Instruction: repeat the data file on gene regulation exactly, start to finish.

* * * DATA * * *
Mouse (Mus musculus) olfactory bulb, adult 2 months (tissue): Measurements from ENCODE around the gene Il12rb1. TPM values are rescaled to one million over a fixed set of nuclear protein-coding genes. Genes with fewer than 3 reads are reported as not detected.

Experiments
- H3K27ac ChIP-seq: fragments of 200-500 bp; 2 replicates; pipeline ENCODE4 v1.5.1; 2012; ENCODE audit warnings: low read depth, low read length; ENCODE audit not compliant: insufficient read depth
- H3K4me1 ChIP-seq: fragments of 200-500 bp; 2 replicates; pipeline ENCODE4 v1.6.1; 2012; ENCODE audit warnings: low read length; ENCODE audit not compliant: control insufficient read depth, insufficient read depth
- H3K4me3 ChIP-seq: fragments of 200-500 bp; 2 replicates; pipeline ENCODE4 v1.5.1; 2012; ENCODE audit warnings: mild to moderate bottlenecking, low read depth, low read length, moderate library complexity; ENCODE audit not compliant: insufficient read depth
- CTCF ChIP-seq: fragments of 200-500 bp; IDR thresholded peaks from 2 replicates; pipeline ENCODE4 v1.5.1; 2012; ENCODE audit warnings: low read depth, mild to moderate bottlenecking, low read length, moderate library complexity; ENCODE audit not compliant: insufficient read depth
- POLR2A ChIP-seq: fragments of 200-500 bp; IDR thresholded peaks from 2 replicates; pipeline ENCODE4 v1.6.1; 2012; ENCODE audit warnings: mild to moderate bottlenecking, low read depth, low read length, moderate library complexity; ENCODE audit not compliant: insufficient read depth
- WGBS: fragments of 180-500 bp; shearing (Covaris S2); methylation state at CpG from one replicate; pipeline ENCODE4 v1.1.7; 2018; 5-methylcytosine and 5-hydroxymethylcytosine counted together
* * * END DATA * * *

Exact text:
Mouse (Mus musculus) olfactory bulb, adult 2 months (tissue): Measurements from ENCODE around the gene Il12rb1. TPM values are rescaled to one million over a fixed set of nuclear protein-coding genes. Genes with fewer than 3 reads are reported as not detected.

Experiments
- H3K27ac ChIP-seq: fragments of 200-500 bp; 2 replicates; pipeline ENCODE4 v1.5.1; 2012; ENCODE audit warnings: low read depth, low read length; ENCODE audit not compliant: insufficient read depth
- H3K4me1 ChIP-seq: fragments of 200-500 bp; 2 replicates; pipeline ENCODE4 v1.6.1; 2012; ENCODE audit warnings: low read length; ENCODE audit not compliant: control insufficient read depth, insufficient read depth
- H3K4me3 ChIP-seq: fragments of 200-500 bp; 2 replicates; pipeline ENCODE4 v1.5.1; 2012; ENCODE audit warnings: mild to moderate bottlenecking, low read depth, low read length, moderate library complexity; ENCODE audit not compliant: insufficient read depth
- CTCF ChIP-seq: fragments of 200-500 bp; IDR thresholded peaks from 2 replicates; pipeline ENCODE4 v1.5.1; 2012; ENCODE audit warnings: low read depth, mild to moderate bottlenecking, low read length, moderate library complexity; ENCODE audit not compliant: insufficient read depth
- POLR2A ChIP-seq: fragments of 200-500 bp; IDR thresholded peaks from 2 replicates; pipeline ENCODE4 v1.6.1; 2012; ENCODE audit warnings: mild to moderate bottlenecking, low read depth, low read length, moderate library complexity; ENCODE audit not compliant: insufficient read depth
- WGBS: fragments of 180-500 bp; shearing (Covaris S2); methylation state at CpG from one replicate; pipeline ENCODE4 v1.1.7; 2018; 5-methylcytosine and 5-hydroxymethylcytosine counted together